U.K. Has More Coronavirus Deaths in One Day Than All EU Countries Combined

The United Kingdom on Wednesday reported that 359 additional people have died after contracting COVID-19. The daily number is higher than the combined total of COVID-19 deaths that the 27 countries in the European Union reported to the World Health Organization (WHO) for its June 3 situation report on the pandemic.

Announcing the U.K.'s latest numbers during a news conference Wednesday, British Prime Minister Boris Johnson said the country was taking steps to keep transmission rates on the decline in the hope of preventing a second wave.

"We need to take steps to manage the flare-ups and stop the virus from re-emerging," Johnson said.

Boris Johnson
British Prime Minister Boris Johnson leaves 10 Downing Street to head to Parliament on June 3. The U.K. reported an additional 359 COVID-19 deaths that day. Chris J Ratcliffe/Getty

Of the more than 382,000 people who have died of COVID-19 around the world, 39,728 have been U.K. residents, the Department of Health and Social Care reported Wednesday. The U.K. is second behind the U.S. on the list of countries that have reported the greatest number of COVID-19 deaths since the pandemic began.

In the EU, Italy, France, Spain, Belgium and Germany also rank among the top 10 countries in terms of COVID-19 deaths, according to a Johns Hopkins University tracker. Of the EU countries that sent updated case numbers to the WHO for its June 3 report, France had the highest number of new deaths, with 107 reported by Wednesday morning.

Though the data in the WHO's report appears to show a stark difference between the number of new deaths U.K. health officials reported Wednesday and the 332 COVID-19 deaths reported by the EU's 27 countries, the organization warned in the report that the data was not complete and that all countries were operating on different virus-reporting timelines. For the U.K., the number of deaths included in the WHO's report were from Tuesday, when health officials reported 324 new deaths.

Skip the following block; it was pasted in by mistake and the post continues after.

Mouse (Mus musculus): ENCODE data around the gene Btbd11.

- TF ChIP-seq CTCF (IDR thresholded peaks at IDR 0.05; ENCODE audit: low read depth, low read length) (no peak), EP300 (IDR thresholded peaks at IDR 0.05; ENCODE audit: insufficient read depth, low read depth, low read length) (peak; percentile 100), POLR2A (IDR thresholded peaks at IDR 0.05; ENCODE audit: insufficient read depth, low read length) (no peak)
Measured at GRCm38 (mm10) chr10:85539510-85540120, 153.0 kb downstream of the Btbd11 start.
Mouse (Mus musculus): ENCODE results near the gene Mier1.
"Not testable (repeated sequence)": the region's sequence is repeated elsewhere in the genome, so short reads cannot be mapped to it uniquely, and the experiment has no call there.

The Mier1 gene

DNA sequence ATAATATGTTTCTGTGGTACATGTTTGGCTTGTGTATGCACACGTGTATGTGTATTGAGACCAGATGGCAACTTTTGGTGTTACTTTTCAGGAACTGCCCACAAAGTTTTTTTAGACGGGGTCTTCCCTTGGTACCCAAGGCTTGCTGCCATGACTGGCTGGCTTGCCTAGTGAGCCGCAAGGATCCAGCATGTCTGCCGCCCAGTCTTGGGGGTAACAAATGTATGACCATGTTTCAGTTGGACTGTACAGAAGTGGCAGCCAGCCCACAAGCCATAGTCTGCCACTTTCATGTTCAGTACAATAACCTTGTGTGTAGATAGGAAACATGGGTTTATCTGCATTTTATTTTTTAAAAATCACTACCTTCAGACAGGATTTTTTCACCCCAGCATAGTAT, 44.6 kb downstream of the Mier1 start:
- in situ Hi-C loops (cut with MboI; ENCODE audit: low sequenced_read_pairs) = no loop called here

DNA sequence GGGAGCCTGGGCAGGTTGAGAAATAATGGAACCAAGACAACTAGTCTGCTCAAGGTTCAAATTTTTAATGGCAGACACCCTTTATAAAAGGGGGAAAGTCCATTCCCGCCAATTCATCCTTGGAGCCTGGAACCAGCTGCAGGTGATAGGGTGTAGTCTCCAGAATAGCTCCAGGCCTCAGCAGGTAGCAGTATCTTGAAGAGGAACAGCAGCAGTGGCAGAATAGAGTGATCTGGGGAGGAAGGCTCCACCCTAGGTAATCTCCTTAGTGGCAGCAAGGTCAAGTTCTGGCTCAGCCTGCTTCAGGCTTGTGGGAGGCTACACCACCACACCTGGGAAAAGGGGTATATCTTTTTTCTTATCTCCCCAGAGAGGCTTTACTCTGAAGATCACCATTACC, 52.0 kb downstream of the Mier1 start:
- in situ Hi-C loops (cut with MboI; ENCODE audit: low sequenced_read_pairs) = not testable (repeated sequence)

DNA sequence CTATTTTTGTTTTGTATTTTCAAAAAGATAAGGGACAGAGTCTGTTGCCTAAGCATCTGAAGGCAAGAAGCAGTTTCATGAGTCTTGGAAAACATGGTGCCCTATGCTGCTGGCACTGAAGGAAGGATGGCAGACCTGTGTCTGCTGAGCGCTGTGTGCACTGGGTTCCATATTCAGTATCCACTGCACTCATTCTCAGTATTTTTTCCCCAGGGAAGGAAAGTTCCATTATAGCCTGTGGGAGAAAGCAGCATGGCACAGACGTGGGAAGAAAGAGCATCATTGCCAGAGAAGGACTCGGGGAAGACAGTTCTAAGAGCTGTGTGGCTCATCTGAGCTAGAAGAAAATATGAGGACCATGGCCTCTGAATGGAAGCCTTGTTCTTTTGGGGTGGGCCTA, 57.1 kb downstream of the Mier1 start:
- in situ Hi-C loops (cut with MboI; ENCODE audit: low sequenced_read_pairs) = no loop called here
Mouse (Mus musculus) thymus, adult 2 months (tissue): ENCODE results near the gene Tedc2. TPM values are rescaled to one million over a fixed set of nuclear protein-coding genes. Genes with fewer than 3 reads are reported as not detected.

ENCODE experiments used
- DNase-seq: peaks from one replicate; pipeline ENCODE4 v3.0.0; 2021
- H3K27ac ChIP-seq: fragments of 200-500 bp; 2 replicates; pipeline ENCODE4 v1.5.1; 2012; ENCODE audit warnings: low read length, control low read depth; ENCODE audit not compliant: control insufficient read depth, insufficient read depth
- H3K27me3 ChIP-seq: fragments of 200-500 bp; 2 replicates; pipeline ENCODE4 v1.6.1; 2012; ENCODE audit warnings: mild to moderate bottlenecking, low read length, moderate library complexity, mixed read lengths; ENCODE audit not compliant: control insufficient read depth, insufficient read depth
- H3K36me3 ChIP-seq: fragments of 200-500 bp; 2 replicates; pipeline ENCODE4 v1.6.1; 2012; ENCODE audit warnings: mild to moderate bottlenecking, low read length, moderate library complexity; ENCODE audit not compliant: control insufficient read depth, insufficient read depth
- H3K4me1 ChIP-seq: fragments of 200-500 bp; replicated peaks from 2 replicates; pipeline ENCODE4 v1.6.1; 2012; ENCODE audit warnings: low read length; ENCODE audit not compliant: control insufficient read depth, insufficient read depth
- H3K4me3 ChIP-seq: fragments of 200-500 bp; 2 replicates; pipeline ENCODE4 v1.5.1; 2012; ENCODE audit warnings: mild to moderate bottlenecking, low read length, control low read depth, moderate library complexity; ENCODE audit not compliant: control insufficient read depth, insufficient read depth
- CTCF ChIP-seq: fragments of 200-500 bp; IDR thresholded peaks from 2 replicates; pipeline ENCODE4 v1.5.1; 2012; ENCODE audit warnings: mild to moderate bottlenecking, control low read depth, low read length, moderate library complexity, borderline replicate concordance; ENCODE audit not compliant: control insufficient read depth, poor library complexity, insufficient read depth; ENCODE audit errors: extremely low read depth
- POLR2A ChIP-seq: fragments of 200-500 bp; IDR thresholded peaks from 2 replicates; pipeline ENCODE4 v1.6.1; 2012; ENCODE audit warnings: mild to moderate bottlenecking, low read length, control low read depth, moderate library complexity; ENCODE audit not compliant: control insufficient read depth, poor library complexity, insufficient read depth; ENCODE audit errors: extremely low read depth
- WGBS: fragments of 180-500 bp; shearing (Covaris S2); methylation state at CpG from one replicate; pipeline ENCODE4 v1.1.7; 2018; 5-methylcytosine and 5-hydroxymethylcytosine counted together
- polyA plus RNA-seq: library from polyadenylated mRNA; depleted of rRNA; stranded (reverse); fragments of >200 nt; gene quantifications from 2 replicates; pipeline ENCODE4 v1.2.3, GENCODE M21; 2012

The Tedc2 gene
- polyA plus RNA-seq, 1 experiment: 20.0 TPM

"Differences are to be expected between information products published by WHO, national public health authorities, and other sources using different inclusion criteria and different data cut-off times," the WHO's report said. "While steps are taken to ensure accuracy and reliability, all data are subject to continuous verification and change."

The WHO did not respond to Newsweek's request for comment before publication.

While the threat from the virus remains high in the U.K., the country has in recent weeks taken steps to lift restrictions imposed during the spring. In mid-May, Johnson outlined his plan to restart the country's economy, with schools, shops and nurseries first on the reopening docket. Despite the moves to reopen, Johnson and other politicians voiced concern Wednesday over the virus's likelihood of returning, as other nations similarly began taking steps to reopen.

During an address to the House of Commons Wednesday, U.K. Secretary of State for the Home Department Priti Patel said the country would require individuals traveling into the country to self-isolate for two weeks before engaging with residents.

"We are past the peak, but we are now more vulnerable to infections being brought in from abroad," Patel said.

Most European countries still have tight restrictions in place to prevent travelers from bringing the virus into their communities, but Italy on Wednesday took a step none of the others have by becoming the first to reopen its borders to international travel.